3.2 Business Models in Music Distribution

Streaming services have become an important player in the distribution business. According to data published by Statista (statista.com), worldwide revenue from streaming services amounted to €13,478.8 million in 2019. In the first quarter of 2020, streaming services had 400 million subscribers. In Europe, revenue amounted to €4,969.5 million in 2020, with 95.56 million users. This means Europe concentrates 36.9% of revenue and 23.9% of users. In the European market, there are general streaming platforms such as Spotify (Sweden, Luxembourg), Deezer (France), SoundCloud (Germany) and Tidal (Norway). There are also niche streaming services like Idagio (Germany), which is focused on classical music. The type of business model these platforms use is a freemium model, in which users select between free and premium subscriptions (Simon, 2019). Rivalry in the market is fierce as these platforms compete with the giant tech companies like Amazon, Apple and Google. Figure 4 shows that the impact of these competitors is greater in some countries than others, while in Scandinavia and France, the European streaming services are the most widely used.

Fig. 4
figure 4

(Source Statista Global Consumer Survey)

Percentage of users by streaming service in Europe, 2020

Section 3.1 details which streaming platforms are important customers for the record labels and which labels’ revenue has increased thanks to these platforms. Streaming services have business models based on a two-sided platform, which require several factors to be and remain successful. Cusumano et al. (2019) cited the network effect, switching costs and multi-homing, the selection of profitable customers, entry barriers and being ‘asset-light’ as some of the elements included in these business models.

The network effect means that the platform needs users on both sides, i.e., artists and fans. Up until now, it has been easier to connect listeners than to attract artists. This explains why Spotify has created new services in an attempt to attract more artists to its platform. Its most recent strategy to appeal to artists has centred on partnering with a label, in this case, the Universal Music Group, and offering them new services. The results appear to be positive, according to Spotify’s financial report. However, support from authors needs to give them a valuable service which can be converted into revenue.

With regard to switching costs and multi-homing, the lower the price of digital platforms, the greater the threat of multi-homing. This means that users are not loyal to one platform and they change from one to another or combine platforms simultaneously. As Vroom and Sastre Boquet (2019) pointed out, labels offer their catalogue to any platform that is interested and this restricts platforms’ ability to differentiate their value proposition. Platforms need to offer additional services and improve the user experience to reduce the threat of multi-homing. They also need to try to increase switching costs for users by encouraging them to increase the amount of information they self-compile in their accounts, such as their playlists, for example. However, these elements can be easily copied by competitors, implying that platforms need to innovate continuously to offer differentiated services. Moreover, artists also use multi-homing to reach more fans and this increases rivalry between streaming services that try to be different, with the smallest platforms coming off worst. This rivalry increases when television streaming platforms include music-related products in their offering, such as concerts and documentaries.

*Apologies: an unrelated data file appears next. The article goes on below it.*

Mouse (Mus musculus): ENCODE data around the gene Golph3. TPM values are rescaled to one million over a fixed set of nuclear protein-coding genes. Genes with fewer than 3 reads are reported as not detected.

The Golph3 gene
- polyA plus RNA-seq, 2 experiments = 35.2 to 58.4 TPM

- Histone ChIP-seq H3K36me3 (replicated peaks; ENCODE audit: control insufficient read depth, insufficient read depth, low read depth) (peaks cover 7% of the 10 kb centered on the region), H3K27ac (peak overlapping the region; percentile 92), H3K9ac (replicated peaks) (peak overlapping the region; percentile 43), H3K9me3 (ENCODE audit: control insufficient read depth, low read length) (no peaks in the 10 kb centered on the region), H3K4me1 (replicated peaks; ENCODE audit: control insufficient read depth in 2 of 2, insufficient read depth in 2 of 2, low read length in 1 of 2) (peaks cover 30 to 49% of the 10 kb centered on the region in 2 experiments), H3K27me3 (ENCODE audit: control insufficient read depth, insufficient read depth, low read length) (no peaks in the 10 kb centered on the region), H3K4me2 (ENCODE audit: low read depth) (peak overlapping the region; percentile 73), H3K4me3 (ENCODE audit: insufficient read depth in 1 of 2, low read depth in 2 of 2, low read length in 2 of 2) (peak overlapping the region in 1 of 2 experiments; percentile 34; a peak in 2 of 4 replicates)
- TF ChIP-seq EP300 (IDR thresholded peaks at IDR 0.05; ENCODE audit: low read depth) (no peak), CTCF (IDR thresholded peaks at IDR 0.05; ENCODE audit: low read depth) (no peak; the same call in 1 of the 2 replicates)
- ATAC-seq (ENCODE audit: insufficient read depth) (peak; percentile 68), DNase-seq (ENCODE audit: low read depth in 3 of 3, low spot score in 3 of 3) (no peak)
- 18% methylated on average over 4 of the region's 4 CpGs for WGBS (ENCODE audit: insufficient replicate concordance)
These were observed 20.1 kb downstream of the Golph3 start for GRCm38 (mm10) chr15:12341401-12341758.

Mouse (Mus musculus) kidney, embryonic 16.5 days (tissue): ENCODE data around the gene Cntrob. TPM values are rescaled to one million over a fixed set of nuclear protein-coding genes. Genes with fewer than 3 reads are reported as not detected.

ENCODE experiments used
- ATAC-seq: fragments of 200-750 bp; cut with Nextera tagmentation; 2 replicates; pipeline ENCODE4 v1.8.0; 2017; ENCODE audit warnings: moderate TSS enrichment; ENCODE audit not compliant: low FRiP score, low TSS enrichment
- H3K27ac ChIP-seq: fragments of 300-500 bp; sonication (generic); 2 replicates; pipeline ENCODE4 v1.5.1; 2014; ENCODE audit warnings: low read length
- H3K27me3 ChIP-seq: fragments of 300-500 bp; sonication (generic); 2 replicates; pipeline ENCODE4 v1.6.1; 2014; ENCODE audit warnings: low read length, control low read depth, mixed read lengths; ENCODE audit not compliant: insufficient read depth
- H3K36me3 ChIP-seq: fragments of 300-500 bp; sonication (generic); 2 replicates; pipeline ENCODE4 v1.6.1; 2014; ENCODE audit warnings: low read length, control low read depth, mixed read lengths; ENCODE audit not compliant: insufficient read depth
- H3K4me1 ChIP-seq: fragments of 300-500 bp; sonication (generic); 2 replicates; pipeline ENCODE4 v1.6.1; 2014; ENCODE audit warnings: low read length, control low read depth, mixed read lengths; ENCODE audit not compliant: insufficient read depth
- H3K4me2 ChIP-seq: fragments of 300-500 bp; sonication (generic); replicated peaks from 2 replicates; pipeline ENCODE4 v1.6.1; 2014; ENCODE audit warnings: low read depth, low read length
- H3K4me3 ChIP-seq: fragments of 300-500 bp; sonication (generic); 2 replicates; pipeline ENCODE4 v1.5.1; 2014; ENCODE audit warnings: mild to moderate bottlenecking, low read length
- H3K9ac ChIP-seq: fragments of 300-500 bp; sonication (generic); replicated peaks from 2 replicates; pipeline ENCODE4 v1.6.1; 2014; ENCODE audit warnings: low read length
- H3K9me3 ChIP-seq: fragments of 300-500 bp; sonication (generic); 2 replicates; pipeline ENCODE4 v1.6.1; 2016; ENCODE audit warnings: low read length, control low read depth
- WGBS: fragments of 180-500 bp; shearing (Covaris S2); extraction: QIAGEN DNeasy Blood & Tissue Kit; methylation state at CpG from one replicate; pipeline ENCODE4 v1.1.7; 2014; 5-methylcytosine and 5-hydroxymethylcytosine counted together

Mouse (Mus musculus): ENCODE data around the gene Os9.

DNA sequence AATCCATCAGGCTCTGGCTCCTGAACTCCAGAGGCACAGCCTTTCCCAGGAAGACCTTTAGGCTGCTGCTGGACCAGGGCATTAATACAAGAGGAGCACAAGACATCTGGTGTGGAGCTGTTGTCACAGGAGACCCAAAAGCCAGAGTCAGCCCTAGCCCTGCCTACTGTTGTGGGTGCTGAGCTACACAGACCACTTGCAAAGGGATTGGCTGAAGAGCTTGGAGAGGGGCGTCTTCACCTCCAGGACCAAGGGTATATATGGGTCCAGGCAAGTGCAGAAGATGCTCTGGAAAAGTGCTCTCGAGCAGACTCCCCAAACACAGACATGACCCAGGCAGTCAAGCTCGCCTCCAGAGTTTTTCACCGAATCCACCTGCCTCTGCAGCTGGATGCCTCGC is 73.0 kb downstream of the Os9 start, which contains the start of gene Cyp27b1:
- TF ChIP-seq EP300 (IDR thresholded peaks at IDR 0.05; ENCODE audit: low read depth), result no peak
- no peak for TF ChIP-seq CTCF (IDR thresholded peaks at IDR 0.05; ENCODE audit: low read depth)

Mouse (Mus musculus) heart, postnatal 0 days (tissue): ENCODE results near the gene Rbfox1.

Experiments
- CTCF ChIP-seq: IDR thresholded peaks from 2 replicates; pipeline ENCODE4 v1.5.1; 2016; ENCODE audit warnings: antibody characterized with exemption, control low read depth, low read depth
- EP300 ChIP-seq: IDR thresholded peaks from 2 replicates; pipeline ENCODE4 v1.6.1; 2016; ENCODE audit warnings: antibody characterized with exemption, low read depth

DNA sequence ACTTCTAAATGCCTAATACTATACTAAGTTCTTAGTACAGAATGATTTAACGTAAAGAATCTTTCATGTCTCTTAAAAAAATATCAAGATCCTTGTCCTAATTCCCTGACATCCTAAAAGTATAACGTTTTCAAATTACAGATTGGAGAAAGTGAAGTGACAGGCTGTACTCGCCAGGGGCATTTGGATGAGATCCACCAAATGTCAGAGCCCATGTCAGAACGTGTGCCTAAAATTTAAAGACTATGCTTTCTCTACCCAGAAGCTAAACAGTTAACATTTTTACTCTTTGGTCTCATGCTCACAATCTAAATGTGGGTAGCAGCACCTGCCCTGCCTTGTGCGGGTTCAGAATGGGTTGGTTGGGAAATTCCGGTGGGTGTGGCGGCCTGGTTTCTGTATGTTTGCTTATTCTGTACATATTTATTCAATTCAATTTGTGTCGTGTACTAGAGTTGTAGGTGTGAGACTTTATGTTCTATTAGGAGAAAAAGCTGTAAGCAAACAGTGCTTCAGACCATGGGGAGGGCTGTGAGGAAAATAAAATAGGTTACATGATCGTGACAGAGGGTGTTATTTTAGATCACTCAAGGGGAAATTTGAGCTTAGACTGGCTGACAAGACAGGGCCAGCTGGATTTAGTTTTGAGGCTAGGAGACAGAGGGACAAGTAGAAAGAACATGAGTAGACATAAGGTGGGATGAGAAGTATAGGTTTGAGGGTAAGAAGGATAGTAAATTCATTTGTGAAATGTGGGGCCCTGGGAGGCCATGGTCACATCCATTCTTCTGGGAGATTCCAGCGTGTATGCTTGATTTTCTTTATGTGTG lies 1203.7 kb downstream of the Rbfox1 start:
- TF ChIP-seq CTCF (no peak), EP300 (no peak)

The selection of profitable customers seems to be a complex task when we look at the platforms’ financial results. We used Spotify and Tidal as examples, because they are more transparent with information, especially Spotify, as it makes information available through its website. Spotify’s revenue amounted to €5,712 million from January to September 2020, which is greater than the revenue cited previously for UMG. However, Spotify obtained an operating loss of €224 million and a net loss of €456 million in the same period. Table 2 presents the impact of each user segment on the operating loss. Spotify had 144 million (43.8%) premium users and 185 million (56.2%) free users supported by advertisements. Therefore, premium users generated 91.9% of revenue while free users generated only 8.1% of turnover. As the cost of revenue plus operating costs amounted to €5,936 million, if costs are divided according to the revenue they generate, premium users would account for €5,455.2 million (91.9%) and free users for €480.8 million. However, if costs are divided by the number of users, the issue generated by free users becomes obvious, as Vroom and Sastre Boquet (2019) indicated. The firm’s financial report reveals that free users increased more than premium users between 2019 and 2020, which could intensify the profitability issue. This confirms the advice given by Cusumano et al. (2019) about the importance of selecting profitable customers.

Table 2 Measuring the profitability of a streaming platform (million €)

We also found data about the revenue obtained by other European streaming platforms.Footnote 7 In 2019, Deezer’s turnover amounted to €331.08 million; SoundCloud earned $163.25 million; and Tidal’s income was $109.89 million. Although their revenue is lower than Spotify’s, the important factor in a business model is profitability. For example, Deezer had seven million subscribers in January 2019 (statista.com), representing around $47.3 dollars per user. Deezer, however, states it has 16 million active users, which would indicate more free users than premium users, and represents income of €20 per user.